When we pray together

This morning, we come around our brother and lay our hands on his back. We pray. Some pray aloud with others adding “yes Lords” and “amens”. Other pray quietly and some whisper alongside the outloud requests for God to heal him.

Tonight we gather in the alter.  With our hearts seemingly one we thank God for the gift of our PreacherMan and ask God to unload untold blessings on him.

When we pray together The Spirit walks  among us. He helps us pray. His power flows no  stronger than when we pray in the privacy of our prayer closets and yet something unique happens when God’s people pray together.  Maybe it’s the raw emotion of my friend who is a big burly man. His voice catches and he begins to weep as he asks God to come close. And I cry with him. Maybe it’s my teacher who can put into words what my heart is too jumbled up to say clearly. It bolsters my faith and I whisper “Yes Lord” along side him. Maybe it’s the heart of the girl who sits in the back and cries as she tries to explain how her faith is lacking. She tells us she wants to understand but is struggling to make the pieces fit. We nod because we have been there and maybe are there now standing with her. We too are wanting God to increase our feeble faith. In these times praying is what grows that mustard seed size faith.  Together this morning we ask God to nourish the tiny seed in our hearts.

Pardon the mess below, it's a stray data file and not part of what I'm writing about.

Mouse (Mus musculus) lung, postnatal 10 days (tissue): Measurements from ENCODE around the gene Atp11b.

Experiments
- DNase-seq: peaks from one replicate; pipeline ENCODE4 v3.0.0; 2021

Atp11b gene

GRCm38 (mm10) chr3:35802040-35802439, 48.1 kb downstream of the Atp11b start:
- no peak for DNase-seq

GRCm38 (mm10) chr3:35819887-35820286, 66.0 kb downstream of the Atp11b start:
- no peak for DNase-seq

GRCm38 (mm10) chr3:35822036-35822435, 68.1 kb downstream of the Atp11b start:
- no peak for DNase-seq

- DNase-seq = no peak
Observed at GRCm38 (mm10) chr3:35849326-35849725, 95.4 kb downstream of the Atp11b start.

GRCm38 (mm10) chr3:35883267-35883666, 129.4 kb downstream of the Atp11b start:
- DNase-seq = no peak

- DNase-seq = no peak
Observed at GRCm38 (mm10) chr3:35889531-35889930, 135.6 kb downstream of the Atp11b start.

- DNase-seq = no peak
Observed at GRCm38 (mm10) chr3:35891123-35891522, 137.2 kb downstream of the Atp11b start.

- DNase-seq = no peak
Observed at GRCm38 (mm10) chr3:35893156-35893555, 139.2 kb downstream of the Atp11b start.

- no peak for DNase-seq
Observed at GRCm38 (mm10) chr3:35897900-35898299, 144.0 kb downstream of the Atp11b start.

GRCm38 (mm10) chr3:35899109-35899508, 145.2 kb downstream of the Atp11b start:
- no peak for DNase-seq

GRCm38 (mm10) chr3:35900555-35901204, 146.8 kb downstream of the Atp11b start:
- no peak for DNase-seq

I am thankful for the quiet prayers said at 2 am when it’s just me and God. But tonight, I am awfully thankful for those times that we pray together. I am thankful for those times when my brothers and sisters loan me some of their faith because they know mine is lacking. I’m thankful that I can stand in the gap when all I can do is whisper “Yes and Amen” to their words. I am thankful that God in His wisdom calls us to pray together, not so much to change His mind, but instead to change our hearts.

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The Gospel

Maybe you are like me and came to know Jesus when you were a young child, too young to understand the deep things of God, but old enough to know you needed help to get to God. Maybe you walked a path of sin and gave your heart to God when you reached the end of your rope. Maybe you were a really good person, the kind that raises great kids and pays bills on time, loves their wife and goes to church, but one day God opened your eyes and ears to your need for Him and you understood that all your goodness was not enough. Or maybe you are still walking through life on your own, without really knowing Him as The Way……

No matter where you find yourself, The Gospel is for you,…

This morning The PreacherMan tells us the age old story of The Gospel. And this morning, I sat with it. I let the realness of the Gospel saturate my mind and my heart. Sometimes believers like me, that have walked with God for a while, rush right past The Great Sacrifice Story, thinking that it is a truth for those who do not know Him.

But this morning as the PreacherMan takes Philippians 3 and places it in our laps to look at and examine, I pick up the truth of being IN Him and let my mind see the picture of my unworthy, dirty self being encapsulated by glory of the Son. His righteousness completely covers my sin, before I knew Him, and now in my greed and impatience and pride that dogs me even this morning before I walked into the church house.

And God whispers to me, “…it’s a miracle today, if not more than when you where a little girl that decided to follow me.”